During the June 26 event, which was attended by members of Alumnae Theatre Company, Margaret’s friends, design colleagues, etc., models wearing her costumes paraded among the guests, stopping at times to perform a few lines from the play they represented.  Tabitha Keast chose dialogue from the plays.

Carol McLennan and Molly Thom, valiantly disregarding the heat in heavy medieval gear, portrayed Patient Griselda and Pope Joan from Alumnae’s 1996 production Top Girls.

Patient Griselda: “The Marquis said it wasn’t an order, I could say no, but if I said yes I must always obey him in everything.”

Pope Joan:  “I never obeyed anyone. They all obeyed me.”

The 1992 production For The Love Of The Nightingale was represented by Ramona Baillie, Loriel Medynski and Stephanie Williams in Greek-inspired togas and sporting vine-leaf headdresses.  Their dialogue included:  “What are they like? Men?”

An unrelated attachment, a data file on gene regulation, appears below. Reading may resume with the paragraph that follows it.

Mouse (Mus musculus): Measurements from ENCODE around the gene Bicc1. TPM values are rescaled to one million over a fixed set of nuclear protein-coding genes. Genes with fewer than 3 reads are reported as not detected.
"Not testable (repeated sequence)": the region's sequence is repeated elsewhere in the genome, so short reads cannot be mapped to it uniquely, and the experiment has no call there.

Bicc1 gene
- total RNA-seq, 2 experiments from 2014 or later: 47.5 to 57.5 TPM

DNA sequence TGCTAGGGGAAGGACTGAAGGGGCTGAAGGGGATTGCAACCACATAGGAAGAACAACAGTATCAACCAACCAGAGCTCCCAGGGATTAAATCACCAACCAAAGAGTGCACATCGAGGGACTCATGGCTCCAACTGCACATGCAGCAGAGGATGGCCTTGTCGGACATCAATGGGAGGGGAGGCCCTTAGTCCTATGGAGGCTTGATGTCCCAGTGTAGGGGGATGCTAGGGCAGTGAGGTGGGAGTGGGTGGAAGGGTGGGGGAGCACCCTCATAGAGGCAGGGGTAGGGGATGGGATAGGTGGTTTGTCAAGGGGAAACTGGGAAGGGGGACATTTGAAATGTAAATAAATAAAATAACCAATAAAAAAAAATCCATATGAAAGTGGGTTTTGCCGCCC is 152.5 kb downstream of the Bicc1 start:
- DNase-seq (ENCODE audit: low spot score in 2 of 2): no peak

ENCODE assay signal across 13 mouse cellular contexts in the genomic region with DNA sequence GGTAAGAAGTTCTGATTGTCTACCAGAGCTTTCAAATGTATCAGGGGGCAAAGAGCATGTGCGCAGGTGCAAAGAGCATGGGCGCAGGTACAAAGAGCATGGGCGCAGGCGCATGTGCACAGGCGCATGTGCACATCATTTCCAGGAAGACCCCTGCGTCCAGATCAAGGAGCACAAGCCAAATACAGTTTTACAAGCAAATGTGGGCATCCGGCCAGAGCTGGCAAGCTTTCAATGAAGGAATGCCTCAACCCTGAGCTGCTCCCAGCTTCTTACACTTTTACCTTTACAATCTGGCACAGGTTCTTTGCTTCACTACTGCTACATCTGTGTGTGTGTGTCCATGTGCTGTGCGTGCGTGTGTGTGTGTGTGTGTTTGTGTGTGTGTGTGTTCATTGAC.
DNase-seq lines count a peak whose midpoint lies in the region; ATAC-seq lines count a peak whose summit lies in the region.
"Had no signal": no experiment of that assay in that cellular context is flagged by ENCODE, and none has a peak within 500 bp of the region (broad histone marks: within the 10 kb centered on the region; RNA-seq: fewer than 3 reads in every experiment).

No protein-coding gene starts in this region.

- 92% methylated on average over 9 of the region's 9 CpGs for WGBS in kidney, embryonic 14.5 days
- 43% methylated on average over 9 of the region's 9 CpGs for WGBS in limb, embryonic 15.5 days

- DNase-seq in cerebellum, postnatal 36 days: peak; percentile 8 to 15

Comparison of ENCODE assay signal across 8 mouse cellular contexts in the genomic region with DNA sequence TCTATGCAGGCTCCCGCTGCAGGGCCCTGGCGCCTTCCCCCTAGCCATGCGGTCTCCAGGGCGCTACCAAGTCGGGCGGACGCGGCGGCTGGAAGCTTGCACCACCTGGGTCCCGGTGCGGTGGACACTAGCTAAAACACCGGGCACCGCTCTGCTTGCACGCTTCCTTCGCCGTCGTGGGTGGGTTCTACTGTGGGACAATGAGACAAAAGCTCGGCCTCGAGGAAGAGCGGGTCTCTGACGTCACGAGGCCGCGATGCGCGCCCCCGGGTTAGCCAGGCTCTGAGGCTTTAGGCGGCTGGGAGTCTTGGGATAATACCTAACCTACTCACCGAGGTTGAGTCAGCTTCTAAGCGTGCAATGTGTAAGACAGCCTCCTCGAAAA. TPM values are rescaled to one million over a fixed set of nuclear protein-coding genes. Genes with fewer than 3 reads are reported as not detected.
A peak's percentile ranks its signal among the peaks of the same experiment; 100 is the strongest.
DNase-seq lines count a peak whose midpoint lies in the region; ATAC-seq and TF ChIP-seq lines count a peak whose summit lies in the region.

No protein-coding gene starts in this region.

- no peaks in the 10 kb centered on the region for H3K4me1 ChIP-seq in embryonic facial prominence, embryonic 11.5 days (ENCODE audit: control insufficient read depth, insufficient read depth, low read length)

“They fight.” 

“What are they like: naked?” 

“Spongy.”

(Yes, it got a laugh.)

Jane Carnwath and I represented Pride and Prejudice (2009).  Jane (who had been the director) wore Mary Bennet’s costume and bonnet and I wore my lace-trimmed brown ballgown as Mrs. Hurst.  I delivered the novel’s memorable opening line (actually spoken by Lizzy Bennet in the stage version), and Jane provided Mrs. Bennet’s interruptions:

It is a truth universally acknowledged that a single man in possession of a good fortune –”

Mrs. Bennet:  “His name is Bingley!?”

Lizzy: “– must be in want of a wife…”

 Bec Brownstone wore Hedda’s stylish black dress from Hedda Gabler (2010).  Her line included the snarky: “We’re going to have problems with that maid. Look. Here. She’s left her old hat.”

PJ Hammond portrayed sociopath Cherry, wearing mob cap and beribboned yellow dress (sadly, minus the hula-hoop underpinning!) as the devious maid Despina in the comedy Così (2012).  Her speech exhorted her mistresses to “enjoy yourselves” while their men were away at war.  “Men only want to get into your pants,” she advised.  “Once they’ve had us, they despise us.”